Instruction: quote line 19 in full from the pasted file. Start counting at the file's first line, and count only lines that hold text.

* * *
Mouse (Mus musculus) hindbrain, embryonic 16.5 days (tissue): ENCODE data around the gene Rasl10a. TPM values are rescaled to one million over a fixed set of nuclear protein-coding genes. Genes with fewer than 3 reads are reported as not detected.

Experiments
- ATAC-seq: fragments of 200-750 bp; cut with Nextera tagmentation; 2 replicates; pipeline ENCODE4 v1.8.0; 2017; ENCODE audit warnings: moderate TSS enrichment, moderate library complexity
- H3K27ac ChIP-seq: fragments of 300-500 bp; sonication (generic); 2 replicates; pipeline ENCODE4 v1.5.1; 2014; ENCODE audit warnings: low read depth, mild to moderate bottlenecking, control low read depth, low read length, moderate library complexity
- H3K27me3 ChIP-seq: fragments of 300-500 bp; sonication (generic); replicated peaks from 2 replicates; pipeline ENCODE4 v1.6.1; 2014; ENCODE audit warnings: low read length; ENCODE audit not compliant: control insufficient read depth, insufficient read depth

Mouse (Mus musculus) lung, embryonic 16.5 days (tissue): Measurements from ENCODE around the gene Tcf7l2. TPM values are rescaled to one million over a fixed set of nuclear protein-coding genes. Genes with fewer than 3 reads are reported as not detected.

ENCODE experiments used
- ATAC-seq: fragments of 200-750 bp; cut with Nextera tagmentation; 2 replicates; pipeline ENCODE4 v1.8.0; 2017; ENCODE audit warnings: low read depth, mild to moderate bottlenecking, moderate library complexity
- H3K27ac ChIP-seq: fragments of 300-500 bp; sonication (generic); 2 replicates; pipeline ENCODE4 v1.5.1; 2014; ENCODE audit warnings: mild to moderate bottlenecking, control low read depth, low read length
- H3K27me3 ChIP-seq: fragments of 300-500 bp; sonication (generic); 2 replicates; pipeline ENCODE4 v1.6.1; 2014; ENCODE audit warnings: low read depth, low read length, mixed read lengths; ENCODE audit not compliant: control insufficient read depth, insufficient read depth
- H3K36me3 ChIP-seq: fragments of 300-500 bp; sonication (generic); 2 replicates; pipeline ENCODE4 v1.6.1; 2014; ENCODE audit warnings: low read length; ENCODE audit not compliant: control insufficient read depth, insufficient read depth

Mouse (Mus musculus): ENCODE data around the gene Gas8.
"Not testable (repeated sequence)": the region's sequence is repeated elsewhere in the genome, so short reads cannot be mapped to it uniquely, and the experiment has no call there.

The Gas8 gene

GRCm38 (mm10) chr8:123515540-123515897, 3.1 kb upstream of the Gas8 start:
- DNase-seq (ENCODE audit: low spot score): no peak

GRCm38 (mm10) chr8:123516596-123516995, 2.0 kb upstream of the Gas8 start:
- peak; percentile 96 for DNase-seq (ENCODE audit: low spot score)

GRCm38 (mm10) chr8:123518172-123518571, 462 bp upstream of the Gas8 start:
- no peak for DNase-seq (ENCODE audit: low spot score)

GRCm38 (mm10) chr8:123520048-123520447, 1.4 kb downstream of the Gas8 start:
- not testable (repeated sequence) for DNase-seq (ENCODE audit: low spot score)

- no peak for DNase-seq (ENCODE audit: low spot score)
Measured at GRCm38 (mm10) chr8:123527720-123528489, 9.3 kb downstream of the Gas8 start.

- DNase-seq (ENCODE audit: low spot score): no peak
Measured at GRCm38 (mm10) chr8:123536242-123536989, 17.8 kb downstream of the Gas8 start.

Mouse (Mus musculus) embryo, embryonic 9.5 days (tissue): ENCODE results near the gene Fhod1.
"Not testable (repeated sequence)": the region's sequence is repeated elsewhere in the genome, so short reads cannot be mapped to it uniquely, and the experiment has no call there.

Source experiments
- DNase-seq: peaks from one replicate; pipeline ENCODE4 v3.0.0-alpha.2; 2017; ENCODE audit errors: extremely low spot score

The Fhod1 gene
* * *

GRCm38 (mm10) chr8:123518172-123518571, 462 bp upstream of the Gas8 start: